Revealed as the Christ, Jesus swore his disciples to secrecy. He didn’t want everybody to know who he was. It was an odd strategy for starting his church. If God so loved the world that he sent his Son to save it, why keep quiet? Jesus was immensely popular as a healer and preacher, the problem was his plan for salvation. Jesus let his disciples in on the secret. He told them what being the Christ truly meant. “The Son of Man must undergo great suffering at the hands of the religious establishment, be rejected by the leadership and be killed on a cross, and on the third day be raised.” This made no sense.

Years ago in Boston, the ever-popular rock band U2 wanted to slip into town to play the cozy confines of a small, local theater. U2 had to keep it a secret or the crush of their fandom would have ruined it. As Son of God and Savior, Jesus planned to slip onto earth and save the world on a cross. He had to keep it a secret or the crush of is fandom would have ruined it. The crowds were huge enough with them thinking him only a prophet. What would happen once Jesus was known to be God’s Son himself? Had word got out that he really was the celebrity Savior everybody wanted, no way would they let him be the suffering Savior everybody needed.

Still, a Son of God who gets killed on a cross? Peter sacrificed family and home and a job and his good name for this? The disciples were offended too. “A prophet is honored everywhere except in his own hometown and among his own family.” Same with a Savior. Told Jesus has to die for our sins, we’re offended because how can our sins be so bad as that? Told Jesus dies as a sign of God’s love and we’re offended, because who kills their only son to show love? Told Jesus dies to score a victory over evil and death and we’re offended because a man with a gun can still walk into a church and shoot entire families without God lifting a finger to stop it. Peter will pull Jesus aside and rebuke him for talking this way. “God forbid this would happen to you!” Jesus will bark back about the will of the Lord and call Peter “Satan.”

While that had to hurt, at least Satan and the demons recognized Jesus to be the Son of God too. Of course, they didn’t like it either. But then came the outsiders and known sinners, the marginalized and the scorned, prostitutes and prisoners, the abused and rejected, the oppressed and the guilty, they all saw and believed. In time, the Holy Ghost pressed into the disciples hearts and into Peter’s hard head. At Pentecost, he got filled and fired up to start the first church, one packed with outsiders and sinners, the marginalized and oppressed. In China, 500 years after the Reformation, the Protestant church explodes with growth, drawing its strength not from cultural accommodation or political cahoots, but from political persecution and cultural disapproval. In Colombia, where our Confirmation class traveled last summer, Protestantism has become largely a women’s movement, serving to reform gender roles in a machismo society. Male Colombian converts who previously spent up to 40% of their pay in bars and brothels now channel paychecks to their families, raising the living standards of women and children. Peter later writes of a church built of “living stones,” followers of Jesus the true rock, rejected by society yet precious to God, we are strong in the spirit through no merit of our own, powered purely by grace.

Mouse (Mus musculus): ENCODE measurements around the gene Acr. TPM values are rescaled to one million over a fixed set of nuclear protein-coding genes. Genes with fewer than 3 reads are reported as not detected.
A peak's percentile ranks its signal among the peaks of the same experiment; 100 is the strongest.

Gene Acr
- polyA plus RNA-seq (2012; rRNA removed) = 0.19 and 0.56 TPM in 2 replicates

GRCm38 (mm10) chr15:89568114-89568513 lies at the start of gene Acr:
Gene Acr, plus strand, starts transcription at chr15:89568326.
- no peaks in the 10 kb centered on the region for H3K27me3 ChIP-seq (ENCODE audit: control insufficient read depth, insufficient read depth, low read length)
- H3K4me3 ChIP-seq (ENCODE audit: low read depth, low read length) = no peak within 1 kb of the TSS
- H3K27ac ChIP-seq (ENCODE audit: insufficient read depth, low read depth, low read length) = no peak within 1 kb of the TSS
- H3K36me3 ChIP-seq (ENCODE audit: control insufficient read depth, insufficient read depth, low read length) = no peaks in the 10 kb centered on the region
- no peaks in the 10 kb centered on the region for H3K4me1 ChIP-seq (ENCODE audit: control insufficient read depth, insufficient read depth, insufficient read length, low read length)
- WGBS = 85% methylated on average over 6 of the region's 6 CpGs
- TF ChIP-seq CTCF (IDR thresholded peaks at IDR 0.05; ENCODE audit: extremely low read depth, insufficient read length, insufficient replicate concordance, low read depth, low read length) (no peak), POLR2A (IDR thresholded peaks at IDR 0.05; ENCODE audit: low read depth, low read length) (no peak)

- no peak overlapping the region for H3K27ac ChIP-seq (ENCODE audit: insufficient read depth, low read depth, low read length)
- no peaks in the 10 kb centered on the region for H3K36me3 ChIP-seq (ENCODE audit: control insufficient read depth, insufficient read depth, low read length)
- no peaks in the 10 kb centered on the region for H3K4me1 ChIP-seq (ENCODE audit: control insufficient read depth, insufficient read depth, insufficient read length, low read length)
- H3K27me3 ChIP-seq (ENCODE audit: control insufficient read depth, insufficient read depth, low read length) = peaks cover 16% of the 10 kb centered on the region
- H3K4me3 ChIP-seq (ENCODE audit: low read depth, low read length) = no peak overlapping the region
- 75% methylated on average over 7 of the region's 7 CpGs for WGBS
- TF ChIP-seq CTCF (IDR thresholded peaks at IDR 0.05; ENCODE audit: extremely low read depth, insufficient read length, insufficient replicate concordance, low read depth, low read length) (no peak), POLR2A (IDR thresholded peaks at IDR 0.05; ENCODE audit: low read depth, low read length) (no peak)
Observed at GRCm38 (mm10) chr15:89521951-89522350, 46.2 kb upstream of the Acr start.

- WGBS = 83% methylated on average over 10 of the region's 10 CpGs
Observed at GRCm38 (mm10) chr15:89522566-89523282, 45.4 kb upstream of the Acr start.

Some scholars doubt whether Jesus ever renamed Simon. The whole rock and church and keys thing reads like textual addition by someone with a papal ax to grind. Last year, another group of our students traveled to St. Peter’s Basilica in Rome, the home church of the Pope. History tells us St. Peter’s was built with medieval money exploited from the poor by selling them tickets to heaven. It was these tickets, so-called indulgences, which ignited Martin Luther’s ire and freed his protest. Thesis 32 of his 95 tweets reads: “Those who believe they can be certain of their salvation because they have indulgences will be eternally damned, together with their teachers.” Catholics and Protestants have fissiparous ever since.

St. Peter’s Basilica is always packed, though mostly with tourists. Not so many people show up for church anymore. Still, there was some worship going on in a few corners. Priests cordoned off altars with sawhorse barriers, closing God off from those just in town for a show. Somehow, three of our high school students got caught inside the barrier—knuckleheads trespassing where they weren’t supposed to go. But rather than kicking them out as Protestant tourists and foreigners, the priest gave them communion: the shed body and blood of Jesus the Christ, dead on a cross for their sins and for love and for new life. Far from being offended, they were happy to have it. And so are we all.